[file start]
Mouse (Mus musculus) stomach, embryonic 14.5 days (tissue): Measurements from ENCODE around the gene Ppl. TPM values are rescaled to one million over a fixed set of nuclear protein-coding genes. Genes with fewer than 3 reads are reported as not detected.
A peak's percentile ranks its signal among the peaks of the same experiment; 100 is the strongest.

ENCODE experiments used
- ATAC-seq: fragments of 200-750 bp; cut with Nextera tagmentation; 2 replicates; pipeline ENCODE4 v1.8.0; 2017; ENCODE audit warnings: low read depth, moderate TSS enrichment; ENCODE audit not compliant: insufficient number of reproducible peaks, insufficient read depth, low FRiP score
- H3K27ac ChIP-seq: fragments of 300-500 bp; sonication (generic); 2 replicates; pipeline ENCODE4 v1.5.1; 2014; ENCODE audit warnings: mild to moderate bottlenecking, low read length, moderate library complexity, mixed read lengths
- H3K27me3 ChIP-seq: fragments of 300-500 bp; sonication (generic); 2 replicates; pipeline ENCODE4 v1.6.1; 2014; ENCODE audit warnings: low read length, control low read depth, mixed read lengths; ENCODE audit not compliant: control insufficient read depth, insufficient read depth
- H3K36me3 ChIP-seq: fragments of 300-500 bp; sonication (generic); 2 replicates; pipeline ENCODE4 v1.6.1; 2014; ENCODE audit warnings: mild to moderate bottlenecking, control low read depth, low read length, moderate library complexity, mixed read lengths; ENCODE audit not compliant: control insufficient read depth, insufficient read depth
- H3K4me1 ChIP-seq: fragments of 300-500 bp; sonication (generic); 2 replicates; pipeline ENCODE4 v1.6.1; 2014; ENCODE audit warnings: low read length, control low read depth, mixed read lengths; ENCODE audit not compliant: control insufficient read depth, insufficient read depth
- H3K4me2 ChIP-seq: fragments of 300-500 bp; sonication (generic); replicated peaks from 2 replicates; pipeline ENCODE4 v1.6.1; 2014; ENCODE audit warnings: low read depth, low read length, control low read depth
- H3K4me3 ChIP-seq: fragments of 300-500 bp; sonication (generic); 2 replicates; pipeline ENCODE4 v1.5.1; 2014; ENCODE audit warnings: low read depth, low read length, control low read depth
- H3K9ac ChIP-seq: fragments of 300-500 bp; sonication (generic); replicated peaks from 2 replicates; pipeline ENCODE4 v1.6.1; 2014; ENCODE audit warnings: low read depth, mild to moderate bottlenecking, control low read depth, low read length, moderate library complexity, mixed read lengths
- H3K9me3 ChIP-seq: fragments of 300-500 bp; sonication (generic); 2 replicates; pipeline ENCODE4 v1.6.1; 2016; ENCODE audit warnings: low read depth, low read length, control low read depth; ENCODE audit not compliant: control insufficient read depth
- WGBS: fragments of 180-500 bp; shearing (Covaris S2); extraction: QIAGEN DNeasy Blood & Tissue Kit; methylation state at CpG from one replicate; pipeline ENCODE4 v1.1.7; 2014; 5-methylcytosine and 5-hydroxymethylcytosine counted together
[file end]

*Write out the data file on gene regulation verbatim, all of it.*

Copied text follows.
Mouse (Mus musculus) stomach, embryonic 14.5 days (tissue): Measurements from ENCODE around the gene Ppl. TPM values are rescaled to one million over a fixed set of nuclear protein-coding genes. Genes with fewer than 3 reads are reported as not detected.
A peak's percentile ranks its signal among the peaks of the same experiment; 100 is the strongest.

ENCODE experiments used
- ATAC-seq: fragments of 200-750 bp; cut with Nextera tagmentation; 2 replicates; pipeline ENCODE4 v1.8.0; 2017; ENCODE audit warnings: low read depth, moderate TSS enrichment; ENCODE audit not compliant: insufficient number of reproducible peaks, insufficient read depth, low FRiP score
- H3K27ac ChIP-seq: fragments of 300-500 bp; sonication (generic); 2 replicates; pipeline ENCODE4 v1.5.1; 2014; ENCODE audit warnings: mild to moderate bottlenecking, low read length, moderate library complexity, mixed read lengths
- H3K27me3 ChIP-seq: fragments of 300-500 bp; sonication (generic); 2 replicates; pipeline ENCODE4 v1.6.1; 2014; ENCODE audit warnings: low read length, control low read depth, mixed read lengths; ENCODE audit not compliant: control insufficient read depth, insufficient read depth
- H3K36me3 ChIP-seq: fragments of 300-500 bp; sonication (generic); 2 replicates; pipeline ENCODE4 v1.6.1; 2014; ENCODE audit warnings: mild to moderate bottlenecking, control low read depth, low read length, moderate library complexity, mixed read lengths; ENCODE audit not compliant: control insufficient read depth, insufficient read depth
- H3K4me1 ChIP-seq: fragments of 300-500 bp; sonication (generic); 2 replicates; pipeline ENCODE4 v1.6.1; 2014; ENCODE audit warnings: low read length, control low read depth, mixed read lengths; ENCODE audit not compliant: control insufficient read depth, insufficient read depth
- H3K4me2 ChIP-seq: fragments of 300-500 bp; sonication (generic); replicated peaks from 2 replicates; pipeline ENCODE4 v1.6.1; 2014; ENCODE audit warnings: low read depth, low read length, control low read depth
- H3K4me3 ChIP-seq: fragments of 300-500 bp; sonication (generic); 2 replicates; pipeline ENCODE4 v1.5.1; 2014; ENCODE audit warnings: low read depth, low read length, control low read depth
- H3K9ac ChIP-seq: fragments of 300-500 bp; sonication (generic); replicated peaks from 2 replicates; pipeline ENCODE4 v1.6.1; 2014; ENCODE audit warnings: low read depth, mild to moderate bottlenecking, control low read depth, low read length, moderate library complexity, mixed read lengths
- H3K9me3 ChIP-seq: fragments of 300-500 bp; sonication (generic); 2 replicates; pipeline ENCODE4 v1.6.1; 2016; ENCODE audit warnings: low read depth, low read length, control low read depth; ENCODE audit not compliant: control insufficient read depth
- WGBS: fragments of 180-500 bp; shearing (Covaris S2); extraction: QIAGEN DNeasy Blood & Tissue Kit; methylation state at CpG from one replicate; pipeline ENCODE4 v1.1.7; 2014; 5-methylcytosine and 5-hydroxymethylcytosine counted together